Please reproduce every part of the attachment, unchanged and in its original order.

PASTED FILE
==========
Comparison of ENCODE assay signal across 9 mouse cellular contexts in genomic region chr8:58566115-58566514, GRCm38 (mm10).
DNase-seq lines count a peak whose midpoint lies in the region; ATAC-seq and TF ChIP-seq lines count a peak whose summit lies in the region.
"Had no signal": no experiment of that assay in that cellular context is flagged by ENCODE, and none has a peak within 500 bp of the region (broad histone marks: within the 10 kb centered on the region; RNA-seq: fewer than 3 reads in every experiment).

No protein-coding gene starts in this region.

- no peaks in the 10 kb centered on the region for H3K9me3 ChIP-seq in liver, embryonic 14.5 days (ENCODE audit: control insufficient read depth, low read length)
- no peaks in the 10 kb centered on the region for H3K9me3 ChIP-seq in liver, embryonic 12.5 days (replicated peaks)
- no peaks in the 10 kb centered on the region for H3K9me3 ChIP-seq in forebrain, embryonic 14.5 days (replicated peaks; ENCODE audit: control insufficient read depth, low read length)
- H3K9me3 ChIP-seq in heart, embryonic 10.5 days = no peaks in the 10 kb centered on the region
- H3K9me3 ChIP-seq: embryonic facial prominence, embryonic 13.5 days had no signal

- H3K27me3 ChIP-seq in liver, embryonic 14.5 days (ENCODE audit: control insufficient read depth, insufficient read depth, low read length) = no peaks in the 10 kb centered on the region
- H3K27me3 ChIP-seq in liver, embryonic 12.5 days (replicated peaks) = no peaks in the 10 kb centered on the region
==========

Comparison of ENCODE assay signal across 9 mouse cellular contexts in genomic region chr8:58566115-58566514, GRCm38 (mm10).
DNase-seq lines count a peak whose midpoint lies in the region; ATAC-seq and TF ChIP-seq lines count a peak whose summit lies in the region.
"Had no signal": no experiment of that assay in that cellular context is flagged by ENCODE, and none has a peak within 500 bp of the region (broad histone marks: within the 10 kb centered on the region; RNA-seq: fewer than 3 reads in every experiment).

No protein-coding gene starts in this region.

- no peaks in the 10 kb centered on the region for H3K9me3 ChIP-seq in liver, embryonic 14.5 days (ENCODE audit: control insufficient read depth, low read length)
- no peaks in the 10 kb centered on the region for H3K9me3 ChIP-seq in liver, embryonic 12.5 days (replicated peaks)
- no peaks in the 10 kb centered on the region for H3K9me3 ChIP-seq in forebrain, embryonic 14.5 days (replicated peaks; ENCODE audit: control insufficient read depth, low read length)
- H3K9me3 ChIP-seq in heart, embryonic 10.5 days = no peaks in the 10 kb centered on the region
- H3K9me3 ChIP-seq: embryonic facial prominence, embryonic 13.5 days had no signal

- H3K27me3 ChIP-seq in liver, embryonic 14.5 days (ENCODE audit: control insufficient read depth, insufficient read depth, low read length) = no peaks in the 10 kb centered on the region
- H3K27me3 ChIP-seq in liver, embryonic 12.5 days (replicated peaks) = no peaks in the 10 kb centered on the region